Guiltlessness in the Catcher in the Rye
Symbolism in The Catcher in the Rye
The Catcher in the Rye by J.D. Salinger is a unique book. The main character Holden is telling his story from a mental facility about his life and how he got there. Throughout the book, you see Holden’s perspective of innocence. He values it very much and does not want any child to be robbed from their innocence too early. Salinger uses symbolism throughout the book to communicate Holden’s perspective on innocence.
The title “The Catcher in the Rye” is a very big part of symbolism in this book. Holden comes up with an image in his head because he mishears a song based on Robert Burns poem, Coming Thro the Rye. “The words are ‘if a body meet a body comin’ through the rye’ referring to sexual encounters when there are no ties or wedding bells to be heard. Holden interprets the very opposite. He thinks the words are “if a body catch a body comin’ through the rye’” (Jess 2011). Holden imagines seeing himself standing on the edge of a cliff in a rye field. His job is to catch all of the children who are running through the rye field to stop them from adulthood and losing their innocence. “Anyway, I keep picturing all these little kids playing some game in this big field of rye and all. Thousands of little kids, and nobody’s around – nobody big, I mean – except me. And I’m standing on the edge of some crazy cliff. What I have to do, I have to catch everybody if they start to go over the cliff – I mean if they’re running and they don’t look where they’re going I have to come out from somewhere and catch them” (Salinger 173). Holden’s misinterpretation symbolizes his desire to keep the children from losing their innocence.
Another symbol that Salinger uses is the museum. In the book, Holden is very fond of the museum. He likes it because it never changes. “The Museum of Natural History represents childhood in the novel. Like the museum, Holden does not want to change. He wants to be just like the displays found throughout the building” (Krista 2011). Holden show this by saying, “The best thing, though, in that museum was that everything always stayed right where it was. Nobody’d move. You could go there a hundred thousand times, and that Eskimo would still be just finished catching those two fish, the birds would still be on their way south, the deers would still be drinking out of that water hole… Nobody’d be different. The only thing that would be different would be you. Not that you’d be so much older or anything. It wouldn’t be that exactly. You’d just be different, that’s all” (Salinger 121). The museum not only symbolizes Holden’s desire to not change, but for everyone else in the world to stay the same as well. He does not want children, and especially Phoebe, to change from being innocent kids. He wants them to hold on to their innocence forever. Holden says, “…and I kept thinking about old Pheobe going to that museum on Saturdays the way I used to, I thought how she’d see the same stuff that I went to see, and how she’d be different every time she saw it” (Salinger 122).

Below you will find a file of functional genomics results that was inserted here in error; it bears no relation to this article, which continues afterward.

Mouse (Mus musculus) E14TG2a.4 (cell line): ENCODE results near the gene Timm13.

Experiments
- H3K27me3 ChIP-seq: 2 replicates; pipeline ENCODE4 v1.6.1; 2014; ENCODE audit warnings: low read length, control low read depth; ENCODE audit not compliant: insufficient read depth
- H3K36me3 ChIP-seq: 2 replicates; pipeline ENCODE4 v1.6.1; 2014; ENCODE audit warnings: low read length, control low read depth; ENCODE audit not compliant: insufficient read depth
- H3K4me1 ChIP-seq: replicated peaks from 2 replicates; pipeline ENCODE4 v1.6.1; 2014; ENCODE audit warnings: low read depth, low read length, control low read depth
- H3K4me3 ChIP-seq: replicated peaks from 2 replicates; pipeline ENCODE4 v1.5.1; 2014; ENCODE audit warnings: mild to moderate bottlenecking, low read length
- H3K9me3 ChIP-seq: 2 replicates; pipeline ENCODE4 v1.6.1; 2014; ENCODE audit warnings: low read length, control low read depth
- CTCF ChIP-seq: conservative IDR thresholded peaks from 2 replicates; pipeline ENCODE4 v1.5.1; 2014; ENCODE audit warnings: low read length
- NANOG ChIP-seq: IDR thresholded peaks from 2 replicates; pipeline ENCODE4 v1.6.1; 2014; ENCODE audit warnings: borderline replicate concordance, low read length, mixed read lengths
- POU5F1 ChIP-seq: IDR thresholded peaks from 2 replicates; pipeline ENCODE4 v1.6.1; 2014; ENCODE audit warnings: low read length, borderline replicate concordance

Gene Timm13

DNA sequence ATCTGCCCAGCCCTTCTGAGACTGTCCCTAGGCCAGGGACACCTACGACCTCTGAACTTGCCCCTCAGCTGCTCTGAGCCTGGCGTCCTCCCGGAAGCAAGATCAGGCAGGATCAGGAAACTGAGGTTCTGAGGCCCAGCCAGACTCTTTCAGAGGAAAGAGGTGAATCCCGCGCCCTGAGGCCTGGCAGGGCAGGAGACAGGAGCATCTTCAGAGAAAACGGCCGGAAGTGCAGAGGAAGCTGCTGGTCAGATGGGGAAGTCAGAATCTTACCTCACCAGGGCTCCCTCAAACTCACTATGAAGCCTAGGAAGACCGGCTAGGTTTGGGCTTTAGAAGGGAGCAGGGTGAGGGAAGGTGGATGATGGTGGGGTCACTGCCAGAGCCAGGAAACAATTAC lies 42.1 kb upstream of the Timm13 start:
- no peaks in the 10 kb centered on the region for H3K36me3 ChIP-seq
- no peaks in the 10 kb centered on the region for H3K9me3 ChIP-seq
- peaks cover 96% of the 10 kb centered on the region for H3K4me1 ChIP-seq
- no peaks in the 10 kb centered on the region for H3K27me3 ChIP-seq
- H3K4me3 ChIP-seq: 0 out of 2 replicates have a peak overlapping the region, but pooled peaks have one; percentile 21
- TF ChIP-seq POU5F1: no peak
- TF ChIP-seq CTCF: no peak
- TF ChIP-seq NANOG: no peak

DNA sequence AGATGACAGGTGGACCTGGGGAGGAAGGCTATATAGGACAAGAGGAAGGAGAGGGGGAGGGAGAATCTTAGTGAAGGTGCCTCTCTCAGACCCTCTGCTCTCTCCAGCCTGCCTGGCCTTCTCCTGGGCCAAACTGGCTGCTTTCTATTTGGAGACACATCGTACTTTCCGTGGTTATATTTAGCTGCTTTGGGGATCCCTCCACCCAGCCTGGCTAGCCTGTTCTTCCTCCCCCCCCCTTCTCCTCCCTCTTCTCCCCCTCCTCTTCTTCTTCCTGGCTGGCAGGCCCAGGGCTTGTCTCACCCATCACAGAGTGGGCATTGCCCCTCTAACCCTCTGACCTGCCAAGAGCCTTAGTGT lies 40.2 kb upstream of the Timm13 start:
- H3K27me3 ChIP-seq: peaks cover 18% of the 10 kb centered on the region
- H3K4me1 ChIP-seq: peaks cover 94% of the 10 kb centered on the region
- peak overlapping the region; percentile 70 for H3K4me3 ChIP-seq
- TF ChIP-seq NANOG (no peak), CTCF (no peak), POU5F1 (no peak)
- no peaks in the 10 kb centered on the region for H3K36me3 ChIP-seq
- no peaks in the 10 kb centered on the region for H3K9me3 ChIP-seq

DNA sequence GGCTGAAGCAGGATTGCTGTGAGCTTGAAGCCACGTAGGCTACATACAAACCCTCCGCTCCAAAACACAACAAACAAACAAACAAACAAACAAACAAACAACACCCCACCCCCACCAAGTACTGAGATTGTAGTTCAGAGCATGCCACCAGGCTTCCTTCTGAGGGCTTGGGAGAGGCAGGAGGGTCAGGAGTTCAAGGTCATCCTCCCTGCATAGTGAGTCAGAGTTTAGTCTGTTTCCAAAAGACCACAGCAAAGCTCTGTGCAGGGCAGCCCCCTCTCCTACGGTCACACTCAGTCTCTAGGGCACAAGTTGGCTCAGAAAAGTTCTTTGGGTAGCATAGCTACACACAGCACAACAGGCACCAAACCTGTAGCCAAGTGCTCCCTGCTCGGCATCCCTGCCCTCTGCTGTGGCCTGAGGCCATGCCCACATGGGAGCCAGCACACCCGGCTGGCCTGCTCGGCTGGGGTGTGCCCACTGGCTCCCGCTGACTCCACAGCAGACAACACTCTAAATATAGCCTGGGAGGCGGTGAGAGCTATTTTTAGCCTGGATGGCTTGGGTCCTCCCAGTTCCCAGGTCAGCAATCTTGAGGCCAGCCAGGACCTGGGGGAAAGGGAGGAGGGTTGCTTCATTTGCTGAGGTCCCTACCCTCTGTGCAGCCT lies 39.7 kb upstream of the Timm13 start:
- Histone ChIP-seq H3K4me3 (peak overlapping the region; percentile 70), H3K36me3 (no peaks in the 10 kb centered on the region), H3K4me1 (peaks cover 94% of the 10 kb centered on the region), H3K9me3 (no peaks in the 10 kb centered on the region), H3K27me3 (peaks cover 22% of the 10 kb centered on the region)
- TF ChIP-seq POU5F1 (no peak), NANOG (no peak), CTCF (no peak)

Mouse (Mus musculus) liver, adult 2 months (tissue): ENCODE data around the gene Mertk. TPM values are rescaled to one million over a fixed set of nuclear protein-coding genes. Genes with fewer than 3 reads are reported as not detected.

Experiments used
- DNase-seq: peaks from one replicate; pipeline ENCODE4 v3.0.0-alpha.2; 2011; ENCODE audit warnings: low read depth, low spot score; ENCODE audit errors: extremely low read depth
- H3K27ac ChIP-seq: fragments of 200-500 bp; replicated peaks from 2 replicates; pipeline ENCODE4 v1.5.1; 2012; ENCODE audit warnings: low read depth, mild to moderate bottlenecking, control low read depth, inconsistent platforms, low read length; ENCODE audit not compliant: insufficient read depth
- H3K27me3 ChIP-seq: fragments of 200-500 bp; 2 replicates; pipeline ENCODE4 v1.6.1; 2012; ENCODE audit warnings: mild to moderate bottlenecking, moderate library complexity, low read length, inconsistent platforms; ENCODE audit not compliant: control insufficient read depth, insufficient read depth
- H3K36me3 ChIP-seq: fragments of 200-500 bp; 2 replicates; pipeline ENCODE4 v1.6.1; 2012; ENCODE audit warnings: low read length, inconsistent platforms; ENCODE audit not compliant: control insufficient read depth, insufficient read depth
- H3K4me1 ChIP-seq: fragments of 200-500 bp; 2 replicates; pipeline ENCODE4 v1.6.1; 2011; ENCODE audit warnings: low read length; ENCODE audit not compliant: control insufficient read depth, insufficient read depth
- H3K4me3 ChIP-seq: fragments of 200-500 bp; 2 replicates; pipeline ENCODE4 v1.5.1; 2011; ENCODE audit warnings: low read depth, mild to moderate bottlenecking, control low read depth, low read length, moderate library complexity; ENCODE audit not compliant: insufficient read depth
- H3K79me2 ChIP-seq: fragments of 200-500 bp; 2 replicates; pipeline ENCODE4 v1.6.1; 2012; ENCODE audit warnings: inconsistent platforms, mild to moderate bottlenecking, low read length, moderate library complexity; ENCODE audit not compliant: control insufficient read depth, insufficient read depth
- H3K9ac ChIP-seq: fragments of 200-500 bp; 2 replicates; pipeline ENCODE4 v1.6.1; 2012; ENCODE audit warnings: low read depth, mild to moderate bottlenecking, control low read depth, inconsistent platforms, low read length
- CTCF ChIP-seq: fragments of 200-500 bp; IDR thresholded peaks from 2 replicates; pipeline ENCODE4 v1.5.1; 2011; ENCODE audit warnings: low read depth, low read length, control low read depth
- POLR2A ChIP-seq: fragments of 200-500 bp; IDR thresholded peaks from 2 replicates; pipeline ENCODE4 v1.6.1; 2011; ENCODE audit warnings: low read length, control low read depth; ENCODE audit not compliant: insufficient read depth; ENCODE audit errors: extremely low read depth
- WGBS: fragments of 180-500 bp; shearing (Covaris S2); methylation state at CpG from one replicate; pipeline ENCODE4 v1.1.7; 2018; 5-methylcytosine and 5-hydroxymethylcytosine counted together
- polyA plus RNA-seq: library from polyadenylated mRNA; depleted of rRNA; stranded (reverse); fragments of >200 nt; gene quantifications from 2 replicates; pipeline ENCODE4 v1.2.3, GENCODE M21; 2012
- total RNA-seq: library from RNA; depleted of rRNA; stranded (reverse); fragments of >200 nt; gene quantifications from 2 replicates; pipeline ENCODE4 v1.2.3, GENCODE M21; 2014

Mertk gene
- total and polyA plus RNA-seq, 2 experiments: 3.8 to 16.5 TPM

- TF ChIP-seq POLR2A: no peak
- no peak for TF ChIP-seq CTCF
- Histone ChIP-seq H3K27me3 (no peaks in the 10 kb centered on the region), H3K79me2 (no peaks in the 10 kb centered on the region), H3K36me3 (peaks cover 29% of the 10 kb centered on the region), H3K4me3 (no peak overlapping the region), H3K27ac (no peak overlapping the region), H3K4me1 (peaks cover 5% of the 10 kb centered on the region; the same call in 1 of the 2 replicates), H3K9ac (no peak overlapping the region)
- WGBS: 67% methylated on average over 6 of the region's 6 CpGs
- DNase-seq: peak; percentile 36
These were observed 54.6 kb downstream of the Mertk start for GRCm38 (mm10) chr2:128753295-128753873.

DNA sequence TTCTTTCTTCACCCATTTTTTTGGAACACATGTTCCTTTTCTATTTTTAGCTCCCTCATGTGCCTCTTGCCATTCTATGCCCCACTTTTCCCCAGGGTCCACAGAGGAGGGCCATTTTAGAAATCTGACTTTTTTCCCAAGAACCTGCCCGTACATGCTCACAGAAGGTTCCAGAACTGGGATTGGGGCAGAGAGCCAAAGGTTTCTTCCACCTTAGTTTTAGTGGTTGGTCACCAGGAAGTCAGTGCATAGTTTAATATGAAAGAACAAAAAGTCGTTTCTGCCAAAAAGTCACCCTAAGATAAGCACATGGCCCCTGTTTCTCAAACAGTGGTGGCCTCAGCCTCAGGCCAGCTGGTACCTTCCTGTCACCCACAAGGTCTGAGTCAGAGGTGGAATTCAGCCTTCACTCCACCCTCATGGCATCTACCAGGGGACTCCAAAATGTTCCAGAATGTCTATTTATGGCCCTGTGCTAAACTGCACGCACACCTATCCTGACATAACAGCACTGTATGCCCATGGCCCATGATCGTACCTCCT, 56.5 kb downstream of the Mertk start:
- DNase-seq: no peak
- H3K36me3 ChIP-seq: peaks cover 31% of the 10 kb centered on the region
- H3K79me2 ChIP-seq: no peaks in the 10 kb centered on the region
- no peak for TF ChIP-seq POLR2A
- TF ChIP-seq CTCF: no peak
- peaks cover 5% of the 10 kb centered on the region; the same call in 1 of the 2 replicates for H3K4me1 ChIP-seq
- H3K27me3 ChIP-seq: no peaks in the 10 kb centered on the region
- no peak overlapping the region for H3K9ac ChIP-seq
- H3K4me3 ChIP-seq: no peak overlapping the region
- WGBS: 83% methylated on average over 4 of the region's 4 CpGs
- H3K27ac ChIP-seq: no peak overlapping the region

The carousel scene in the book is a turning point in the novel. Holden takes his sister Phoebe to Central Park. Holden watches from a park bench when Phoebe decides to ride the carousel. “Then the carousel started, and I watched her go round and round…All the kids tried to grab for the gold ring, and so was old Phoebe, and I was sort of afraid she’s fall off the goddam horse, but I didn’t say or do anything. The thing with kids is, if they want to grab for the gold ring, you have to let them do it, and not say anything. If they fall off, they fall off, but it’s bad if you say anything to them” (Salinger 211). He realizes that Phoebe and other children are going to face challenges and dangers in their lives and he can’t save them from everything. He understands that children will eventually change and grow up no matter how hard he tries to stop time. “Holden realizes that no matter how hard he tries to stop Phoebe from falling off the carousel and how hard he tries to keep her going around in circles, they eventually will fall and there is nothing you can do about it” (Enotes.com 2010). After Holden realizes this, he feels genuinely happy for the first time in the book. He realizes that time must go on and we must grow up.
Salinger communicates how Holden feels through symbolism very effectively. The title Catcher in the Rye and the museum both symbolize Holden’s views on innocence and how he doesn’t want children or himself to lose it. We also know that Holden’s thoughts change throughout the book solely to the fact of the symbolism of the carousel. He realizes that no matter how hard he tries, time goes on and children grow up. It’s just a part of life just as many things are and you cannot stop time.
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